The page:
Mount Boarh, Idaho’s highest peak rises above the riparian exclosure that is supposed to be ungrazed.  Freighter Spring, Challis National Forest, Idaho. Photo George Wuerthner

I recently spent some time hiking in Central Idaho. At the base of Mount Borah just off the Doublesprings Road, I decided to check out a large riparian enclosure surrounding Freighter Spring.

The area outside of the exclosure is just as heavily grazed as inside. Photo George Wuerthner 

Enclosures are fenced areas intended to protect these critical water influenced areas from destructive livestock grazing.

Unfortunately, as I typically find over and over, livestock grazed the area to golf course height, trampled and compacted the soil, polluted the water, and destroyed the riparian vegetation. This would not be a big deal except it is the “norm”, not the exception, on public lands throughout the West.

Where fence was knocked down allowing access to cattle. Photo George Wuerthner 

 

In the case of Freighter Spring, someone or perhaps the cattle themselves, knocked down the fence around the spring. This is a common occurrence on public lands where range personnel seldom check on livestock usage or conditions.

Even where there are no exclosures, most allotment management plans have a four inch mimum “stubble height” required at the end of any grazing. But I typically find that this is seldom enforced. Photo George Wuerthner 

The annihilation of Freighter Spring is nothing less than vandalism.

Hedged willow.  Photo George Wuerthner

Water sources like Freighter Spring, and streams, known as riparian areas, are critical to 70-80% of the West’s wildlife. Yet most are seriously damaged by livestock grazing.

Cattle have compacted soil and reduced water inflitration. Photo George Wuerthner 

The tragedy is that I see this kind of vandalism repeatedly and ranchers continue to get away.

This last photo is taken outside of the exclosure to demonstrate how the Challis NF and the livestock owner treats our public lands–again grazing vegetation down to golf course height. There is no hiding cover for birds or mammals. The stream is wide and shallow (which means it heats up) and unsuitable for fish. Cattle hooves compact soils reducing the natural infilitration of water.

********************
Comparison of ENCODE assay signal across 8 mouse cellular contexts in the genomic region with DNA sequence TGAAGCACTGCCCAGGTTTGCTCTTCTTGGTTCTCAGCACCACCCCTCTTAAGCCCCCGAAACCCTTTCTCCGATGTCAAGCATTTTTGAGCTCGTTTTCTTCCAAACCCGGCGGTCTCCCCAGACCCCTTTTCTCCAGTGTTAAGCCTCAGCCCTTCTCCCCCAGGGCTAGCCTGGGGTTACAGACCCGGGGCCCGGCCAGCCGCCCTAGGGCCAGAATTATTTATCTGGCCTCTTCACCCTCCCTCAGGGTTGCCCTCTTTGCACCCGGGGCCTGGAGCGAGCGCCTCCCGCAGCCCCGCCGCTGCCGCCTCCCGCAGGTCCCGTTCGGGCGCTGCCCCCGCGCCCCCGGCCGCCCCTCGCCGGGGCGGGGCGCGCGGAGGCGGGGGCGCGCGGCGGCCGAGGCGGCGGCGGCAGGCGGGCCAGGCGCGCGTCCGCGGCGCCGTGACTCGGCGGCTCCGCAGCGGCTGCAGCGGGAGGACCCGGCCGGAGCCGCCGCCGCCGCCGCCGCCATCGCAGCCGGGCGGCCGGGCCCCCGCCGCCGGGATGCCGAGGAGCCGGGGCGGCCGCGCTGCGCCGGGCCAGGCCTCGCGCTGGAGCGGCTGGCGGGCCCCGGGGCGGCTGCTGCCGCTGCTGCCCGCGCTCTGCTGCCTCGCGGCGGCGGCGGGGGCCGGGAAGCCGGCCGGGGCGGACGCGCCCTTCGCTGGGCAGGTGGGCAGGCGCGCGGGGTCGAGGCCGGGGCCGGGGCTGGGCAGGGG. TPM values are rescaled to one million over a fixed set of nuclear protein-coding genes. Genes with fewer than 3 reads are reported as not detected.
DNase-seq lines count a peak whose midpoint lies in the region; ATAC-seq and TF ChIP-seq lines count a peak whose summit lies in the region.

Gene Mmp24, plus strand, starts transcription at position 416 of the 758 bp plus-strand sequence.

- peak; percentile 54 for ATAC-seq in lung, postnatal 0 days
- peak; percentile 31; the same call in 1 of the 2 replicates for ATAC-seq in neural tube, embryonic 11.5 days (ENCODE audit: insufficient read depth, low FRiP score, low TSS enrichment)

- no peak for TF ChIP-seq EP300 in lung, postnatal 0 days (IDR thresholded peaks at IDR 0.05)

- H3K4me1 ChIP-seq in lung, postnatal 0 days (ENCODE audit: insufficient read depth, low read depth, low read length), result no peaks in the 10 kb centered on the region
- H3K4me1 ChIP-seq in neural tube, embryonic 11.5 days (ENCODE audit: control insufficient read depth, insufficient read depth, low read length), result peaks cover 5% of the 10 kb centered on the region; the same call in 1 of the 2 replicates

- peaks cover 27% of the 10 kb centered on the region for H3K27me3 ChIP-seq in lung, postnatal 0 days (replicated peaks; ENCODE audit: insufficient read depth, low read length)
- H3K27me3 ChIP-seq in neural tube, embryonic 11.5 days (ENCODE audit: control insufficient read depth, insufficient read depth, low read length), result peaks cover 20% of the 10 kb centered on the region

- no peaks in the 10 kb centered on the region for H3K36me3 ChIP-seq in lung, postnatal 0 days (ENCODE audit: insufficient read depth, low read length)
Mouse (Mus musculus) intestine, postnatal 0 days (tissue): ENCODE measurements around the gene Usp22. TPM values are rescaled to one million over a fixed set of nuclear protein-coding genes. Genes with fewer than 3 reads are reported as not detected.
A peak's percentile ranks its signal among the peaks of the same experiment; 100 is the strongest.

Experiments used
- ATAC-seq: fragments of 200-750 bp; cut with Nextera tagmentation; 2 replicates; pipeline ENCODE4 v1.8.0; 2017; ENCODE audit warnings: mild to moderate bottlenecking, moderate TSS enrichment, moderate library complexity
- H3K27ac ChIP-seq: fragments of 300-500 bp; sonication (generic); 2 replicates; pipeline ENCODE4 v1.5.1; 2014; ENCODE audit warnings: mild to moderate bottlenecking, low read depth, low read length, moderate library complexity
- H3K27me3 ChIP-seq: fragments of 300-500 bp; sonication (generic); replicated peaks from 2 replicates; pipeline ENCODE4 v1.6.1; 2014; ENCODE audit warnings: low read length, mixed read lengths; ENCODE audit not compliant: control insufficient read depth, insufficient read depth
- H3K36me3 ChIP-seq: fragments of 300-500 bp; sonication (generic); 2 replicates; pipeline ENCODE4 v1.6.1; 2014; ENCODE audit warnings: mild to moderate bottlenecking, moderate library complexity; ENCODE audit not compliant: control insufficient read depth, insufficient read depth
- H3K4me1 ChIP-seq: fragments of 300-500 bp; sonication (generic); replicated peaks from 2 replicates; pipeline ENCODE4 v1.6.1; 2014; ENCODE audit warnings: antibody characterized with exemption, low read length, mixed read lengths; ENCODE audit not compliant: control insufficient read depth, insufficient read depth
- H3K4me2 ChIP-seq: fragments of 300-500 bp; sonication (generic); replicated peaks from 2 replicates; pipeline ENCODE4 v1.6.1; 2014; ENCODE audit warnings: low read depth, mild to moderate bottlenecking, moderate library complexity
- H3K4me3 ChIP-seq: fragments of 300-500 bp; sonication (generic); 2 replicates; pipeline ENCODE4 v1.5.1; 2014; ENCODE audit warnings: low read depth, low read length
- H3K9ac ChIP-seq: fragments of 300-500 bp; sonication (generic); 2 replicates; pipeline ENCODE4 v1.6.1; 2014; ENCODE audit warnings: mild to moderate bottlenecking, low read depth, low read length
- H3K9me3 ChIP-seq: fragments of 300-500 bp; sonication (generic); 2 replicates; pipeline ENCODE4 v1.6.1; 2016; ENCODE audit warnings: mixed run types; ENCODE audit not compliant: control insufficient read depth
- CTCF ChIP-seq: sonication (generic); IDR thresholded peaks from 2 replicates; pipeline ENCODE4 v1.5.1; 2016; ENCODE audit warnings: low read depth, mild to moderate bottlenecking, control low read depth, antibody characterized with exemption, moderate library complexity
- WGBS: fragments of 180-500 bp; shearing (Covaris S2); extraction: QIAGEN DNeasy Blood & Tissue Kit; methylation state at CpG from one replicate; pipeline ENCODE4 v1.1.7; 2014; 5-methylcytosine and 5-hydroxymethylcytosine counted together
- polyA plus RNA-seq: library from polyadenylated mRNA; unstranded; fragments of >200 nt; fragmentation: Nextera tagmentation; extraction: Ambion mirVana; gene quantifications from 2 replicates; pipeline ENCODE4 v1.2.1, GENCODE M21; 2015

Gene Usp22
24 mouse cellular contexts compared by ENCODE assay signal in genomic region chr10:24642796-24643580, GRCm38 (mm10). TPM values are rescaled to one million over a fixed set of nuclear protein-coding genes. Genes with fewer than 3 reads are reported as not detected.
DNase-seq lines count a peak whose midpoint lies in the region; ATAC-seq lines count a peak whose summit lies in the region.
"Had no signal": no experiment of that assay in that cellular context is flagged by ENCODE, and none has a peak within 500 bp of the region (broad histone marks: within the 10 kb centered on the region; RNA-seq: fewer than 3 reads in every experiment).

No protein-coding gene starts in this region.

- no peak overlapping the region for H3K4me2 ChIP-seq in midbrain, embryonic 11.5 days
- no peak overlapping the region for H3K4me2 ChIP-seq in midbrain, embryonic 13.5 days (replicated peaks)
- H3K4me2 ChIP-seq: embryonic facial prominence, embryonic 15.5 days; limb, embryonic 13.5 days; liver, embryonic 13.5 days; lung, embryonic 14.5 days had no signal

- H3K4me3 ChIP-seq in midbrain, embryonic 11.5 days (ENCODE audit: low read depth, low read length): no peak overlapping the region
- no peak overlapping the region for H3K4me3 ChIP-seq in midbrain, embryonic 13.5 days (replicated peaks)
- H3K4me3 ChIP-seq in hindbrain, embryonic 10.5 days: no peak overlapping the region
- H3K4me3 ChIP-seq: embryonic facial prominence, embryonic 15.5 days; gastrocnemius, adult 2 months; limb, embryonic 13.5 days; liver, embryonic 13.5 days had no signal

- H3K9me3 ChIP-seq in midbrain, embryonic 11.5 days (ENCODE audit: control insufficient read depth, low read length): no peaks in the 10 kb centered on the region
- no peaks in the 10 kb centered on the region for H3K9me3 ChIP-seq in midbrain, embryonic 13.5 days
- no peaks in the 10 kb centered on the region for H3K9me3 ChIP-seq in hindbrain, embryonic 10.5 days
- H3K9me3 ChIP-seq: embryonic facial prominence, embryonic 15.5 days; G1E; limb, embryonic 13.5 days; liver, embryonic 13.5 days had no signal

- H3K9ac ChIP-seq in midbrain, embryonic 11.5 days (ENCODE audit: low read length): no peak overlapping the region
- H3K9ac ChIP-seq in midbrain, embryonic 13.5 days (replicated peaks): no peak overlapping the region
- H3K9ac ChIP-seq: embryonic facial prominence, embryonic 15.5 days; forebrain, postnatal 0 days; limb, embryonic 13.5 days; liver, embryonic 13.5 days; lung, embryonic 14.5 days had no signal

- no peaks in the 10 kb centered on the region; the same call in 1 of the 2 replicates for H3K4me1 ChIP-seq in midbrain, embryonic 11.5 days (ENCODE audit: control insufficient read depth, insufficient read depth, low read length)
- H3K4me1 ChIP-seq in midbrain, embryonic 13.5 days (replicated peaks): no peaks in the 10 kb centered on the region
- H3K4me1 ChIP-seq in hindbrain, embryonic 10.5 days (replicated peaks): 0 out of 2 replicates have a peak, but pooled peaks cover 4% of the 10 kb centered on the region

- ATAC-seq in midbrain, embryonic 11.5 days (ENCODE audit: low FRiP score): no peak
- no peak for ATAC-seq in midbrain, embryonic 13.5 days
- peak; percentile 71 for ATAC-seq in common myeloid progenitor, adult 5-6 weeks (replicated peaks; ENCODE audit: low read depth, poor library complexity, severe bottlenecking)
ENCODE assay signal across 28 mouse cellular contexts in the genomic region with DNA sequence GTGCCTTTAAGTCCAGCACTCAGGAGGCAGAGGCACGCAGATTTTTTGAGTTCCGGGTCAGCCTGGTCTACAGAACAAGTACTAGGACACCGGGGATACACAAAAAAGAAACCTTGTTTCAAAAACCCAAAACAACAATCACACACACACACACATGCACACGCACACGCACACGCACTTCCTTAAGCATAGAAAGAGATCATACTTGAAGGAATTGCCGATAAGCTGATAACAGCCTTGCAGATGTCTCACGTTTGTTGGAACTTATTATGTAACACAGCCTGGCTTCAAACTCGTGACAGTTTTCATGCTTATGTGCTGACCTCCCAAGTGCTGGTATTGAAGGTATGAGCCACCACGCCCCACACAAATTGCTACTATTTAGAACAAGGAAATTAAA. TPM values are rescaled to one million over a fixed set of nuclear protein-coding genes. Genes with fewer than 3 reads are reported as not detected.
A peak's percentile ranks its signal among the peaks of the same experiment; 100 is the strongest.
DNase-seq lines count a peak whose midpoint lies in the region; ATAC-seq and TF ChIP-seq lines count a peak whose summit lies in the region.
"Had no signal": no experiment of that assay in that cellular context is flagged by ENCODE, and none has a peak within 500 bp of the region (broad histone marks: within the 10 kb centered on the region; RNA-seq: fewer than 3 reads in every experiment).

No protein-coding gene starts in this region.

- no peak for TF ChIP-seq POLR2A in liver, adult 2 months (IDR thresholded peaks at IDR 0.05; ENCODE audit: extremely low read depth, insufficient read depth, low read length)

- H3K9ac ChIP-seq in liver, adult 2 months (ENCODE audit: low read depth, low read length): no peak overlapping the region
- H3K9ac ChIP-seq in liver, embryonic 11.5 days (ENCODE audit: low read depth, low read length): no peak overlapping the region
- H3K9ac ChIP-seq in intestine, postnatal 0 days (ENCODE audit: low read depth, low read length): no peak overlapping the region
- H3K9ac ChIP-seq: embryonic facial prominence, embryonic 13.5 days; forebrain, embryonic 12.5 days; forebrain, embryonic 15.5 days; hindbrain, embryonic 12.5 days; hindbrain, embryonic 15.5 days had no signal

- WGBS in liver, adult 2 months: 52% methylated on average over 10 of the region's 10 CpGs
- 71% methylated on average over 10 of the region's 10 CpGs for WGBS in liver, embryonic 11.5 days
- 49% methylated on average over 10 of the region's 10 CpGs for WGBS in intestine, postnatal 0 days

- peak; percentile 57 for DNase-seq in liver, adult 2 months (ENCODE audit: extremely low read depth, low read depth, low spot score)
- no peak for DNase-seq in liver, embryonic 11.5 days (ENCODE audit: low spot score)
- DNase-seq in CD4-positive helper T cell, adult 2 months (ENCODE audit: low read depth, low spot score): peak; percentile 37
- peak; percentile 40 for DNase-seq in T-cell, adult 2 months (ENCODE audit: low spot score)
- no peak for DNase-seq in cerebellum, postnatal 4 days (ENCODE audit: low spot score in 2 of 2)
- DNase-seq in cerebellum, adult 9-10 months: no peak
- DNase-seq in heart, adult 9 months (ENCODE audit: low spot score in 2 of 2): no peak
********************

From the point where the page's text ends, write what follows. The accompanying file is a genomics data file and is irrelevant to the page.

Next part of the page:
Will the Challis National Forest fine the rancher for this damage? Will his grazing privileges (grazing on public lands is not a right) be forfeited? If the Challis NF behaves like most federal agencies, nothing will occur. Such vandalism is simply accepted as “normal” on federal lands.

About The Author

George Wuerthner

George Wuerthner is an ecologist and former hunting guide with a degree in wildlife biology

11 Responses to Freighter Spring–Livestock Vandalism On Challis National Forest

  1. Honest Abe says:

    Until we have a REAL SecInt who gives a damn about Our Public Lands instead of deep pocket lobbyists, this destruction will become even more manifested.

    Small farmers and ranchers who actually live on ‘the range’ are selling to Big Ag- Koch Bros etc…

    And they have bought off Congress

  2. Dave Nielsen says:

    Remember, the Magpie is a wild bird!

  3. Craig B Lacy says:

    USFWS should have open season hunting on cows that are trespassing like that.

  4. Martha S Bibb says:

    I saw that area earlier this year. It was really cow-bombed.
    A certain political goal is to eliminate the EPA, the Forrest Rangers and the BLM range managers because of course we don’t want “Big Government” interfering with what we do. All water is owned by all people, not just a few cattle corporations.
    I recently read that livestock constitutes 1/4 of the earth’s total biomass. Now that is just really out of balance. Not to mention that Idaho produces 4 million pounds of cow poop a day! Yipes.

  5. Michael Sauber says:

    I really like the idea of using the language here. Vandalism. It strikes a chord with everyone and draws them in. We should all start using the term for what is happening. It creates a whole new frame to think of it. Good job George.

  6. Diane Driscoll says:

    Nothing will happen. In fact, the only thing that “might” happen is the FS will pay to put the fence back up while the rancher might get a verbal “warning”. Rancher will do it again, and again, and again….

  7. Jeff Hoffman says:

    We need to replace our best-government-money-can-buy with an actually representative government. One of the many benefits of doing this would be agencies that actually do their jobs instead of working for industries that harm the land and the life there. The current system is illegitimate and totally corrupt, and things like this are the result.

  8. Ida Lupine says:

    More rancher vandalism:

    https://apnews.com/article/us-fish-and-wildlife-service-new-mexico-climate-environment-wolves-d02eb1fe36fce17a97857d3f4d06e743

    And another wolf was shot out in Washington, from the Lookout Pack.

  9. Ida Lupine says:

    Here’s the story about the latest wolf killed in Washington. Apparently, if the WDFW won’t step in, they’ll do it themselves:

    https://apnews.com/article/oregon-wildlife-climate-and-environment-mountains-wolves-abfa818b18b9c48f86ee7315f87d3808

  10. Ida Lupine says:

    ^^Sorry, the second story is another wolf killing in Oregon. But the mindset is the same, I guess.

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‎"At some point we must draw a line across the ground of our home and our being, drive a spear into the land and say to the bulldozers, earthmovers, government and corporations, “thus far and no further.” If we do not, we shall later feel, instead of pride, the regret of Thoreau, that good but overly-bookish man, who wrote, near the end of his life, “If I repent of anything it is likely to be my good behaviour."

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